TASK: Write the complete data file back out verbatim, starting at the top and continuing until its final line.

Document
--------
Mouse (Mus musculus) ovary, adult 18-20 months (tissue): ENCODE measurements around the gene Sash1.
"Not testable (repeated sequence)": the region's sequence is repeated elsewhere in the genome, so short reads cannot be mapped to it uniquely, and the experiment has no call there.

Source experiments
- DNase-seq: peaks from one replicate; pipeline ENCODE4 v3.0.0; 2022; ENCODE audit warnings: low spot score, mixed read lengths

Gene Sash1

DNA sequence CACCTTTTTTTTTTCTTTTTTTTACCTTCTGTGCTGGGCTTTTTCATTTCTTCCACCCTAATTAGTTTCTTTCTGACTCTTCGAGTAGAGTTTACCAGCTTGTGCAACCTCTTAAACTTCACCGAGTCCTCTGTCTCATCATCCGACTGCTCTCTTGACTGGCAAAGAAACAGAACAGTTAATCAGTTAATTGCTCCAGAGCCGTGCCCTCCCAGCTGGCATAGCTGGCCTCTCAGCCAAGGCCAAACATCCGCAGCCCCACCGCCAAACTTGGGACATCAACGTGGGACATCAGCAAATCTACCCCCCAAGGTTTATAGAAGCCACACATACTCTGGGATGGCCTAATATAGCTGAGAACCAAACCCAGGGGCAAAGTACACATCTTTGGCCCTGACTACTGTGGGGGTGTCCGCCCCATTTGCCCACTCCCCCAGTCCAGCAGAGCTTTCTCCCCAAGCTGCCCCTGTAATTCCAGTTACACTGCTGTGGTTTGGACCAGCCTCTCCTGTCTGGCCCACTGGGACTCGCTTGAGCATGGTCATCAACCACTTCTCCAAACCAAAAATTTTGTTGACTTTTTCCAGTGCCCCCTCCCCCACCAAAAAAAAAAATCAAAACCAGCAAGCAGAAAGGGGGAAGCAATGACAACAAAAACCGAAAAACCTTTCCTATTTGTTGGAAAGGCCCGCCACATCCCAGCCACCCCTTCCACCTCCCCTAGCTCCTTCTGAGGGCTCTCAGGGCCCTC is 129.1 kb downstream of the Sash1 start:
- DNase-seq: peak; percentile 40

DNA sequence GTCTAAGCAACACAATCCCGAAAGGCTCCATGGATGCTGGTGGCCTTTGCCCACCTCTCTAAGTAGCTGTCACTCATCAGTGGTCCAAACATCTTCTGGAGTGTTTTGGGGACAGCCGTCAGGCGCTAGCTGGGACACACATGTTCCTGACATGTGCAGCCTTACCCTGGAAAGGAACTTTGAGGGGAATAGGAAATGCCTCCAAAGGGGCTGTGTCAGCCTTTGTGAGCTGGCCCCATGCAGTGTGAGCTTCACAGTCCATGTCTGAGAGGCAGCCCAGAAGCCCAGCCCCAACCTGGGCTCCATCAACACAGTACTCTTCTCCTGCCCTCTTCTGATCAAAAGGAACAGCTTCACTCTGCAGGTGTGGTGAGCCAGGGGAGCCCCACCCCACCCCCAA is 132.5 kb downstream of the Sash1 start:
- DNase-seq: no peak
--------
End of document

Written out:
Mouse (Mus musculus) ovary, adult 18-20 months (tissue): ENCODE measurements around the gene Sash1.
"Not testable (repeated sequence)": the region's sequence is repeated elsewhere in the genome, so short reads cannot be mapped to it uniquely, and the experiment has no call there.

Source experiments
- DNase-seq: peaks from one replicate; pipeline ENCODE4 v3.0.0; 2022; ENCODE audit warnings: low spot score, mixed read lengths

Gene Sash1

DNA sequence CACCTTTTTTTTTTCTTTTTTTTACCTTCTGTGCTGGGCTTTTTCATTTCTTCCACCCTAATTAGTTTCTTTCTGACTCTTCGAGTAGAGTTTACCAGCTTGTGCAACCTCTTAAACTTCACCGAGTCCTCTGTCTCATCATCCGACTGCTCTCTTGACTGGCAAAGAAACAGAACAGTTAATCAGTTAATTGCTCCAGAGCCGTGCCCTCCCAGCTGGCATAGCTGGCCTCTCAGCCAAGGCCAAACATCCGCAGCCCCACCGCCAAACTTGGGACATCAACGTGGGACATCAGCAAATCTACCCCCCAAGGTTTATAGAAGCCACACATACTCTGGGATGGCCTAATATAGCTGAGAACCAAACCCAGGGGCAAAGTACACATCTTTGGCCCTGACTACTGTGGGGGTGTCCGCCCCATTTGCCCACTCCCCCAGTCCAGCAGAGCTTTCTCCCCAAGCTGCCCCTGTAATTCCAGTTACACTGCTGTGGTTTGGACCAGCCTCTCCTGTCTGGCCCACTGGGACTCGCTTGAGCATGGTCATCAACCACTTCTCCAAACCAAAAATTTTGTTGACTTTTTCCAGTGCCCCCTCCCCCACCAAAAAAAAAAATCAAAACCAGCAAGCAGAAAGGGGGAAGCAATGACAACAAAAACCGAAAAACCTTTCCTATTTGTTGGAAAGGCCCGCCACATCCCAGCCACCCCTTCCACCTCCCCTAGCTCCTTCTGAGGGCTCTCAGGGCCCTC is 129.1 kb downstream of the Sash1 start:
- DNase-seq: peak; percentile 40

DNA sequence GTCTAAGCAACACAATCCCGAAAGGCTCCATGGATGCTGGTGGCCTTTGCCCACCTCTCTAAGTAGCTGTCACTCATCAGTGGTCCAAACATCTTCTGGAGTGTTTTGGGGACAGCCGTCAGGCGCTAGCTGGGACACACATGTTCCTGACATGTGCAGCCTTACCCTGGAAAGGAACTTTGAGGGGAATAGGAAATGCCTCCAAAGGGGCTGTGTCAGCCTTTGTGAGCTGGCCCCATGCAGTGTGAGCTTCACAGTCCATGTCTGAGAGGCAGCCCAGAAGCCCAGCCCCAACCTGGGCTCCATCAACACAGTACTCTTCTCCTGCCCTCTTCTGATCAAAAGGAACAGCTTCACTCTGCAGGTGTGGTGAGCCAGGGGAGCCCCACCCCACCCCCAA is 132.5 kb downstream of the Sash1 start:
- DNase-seq: no peak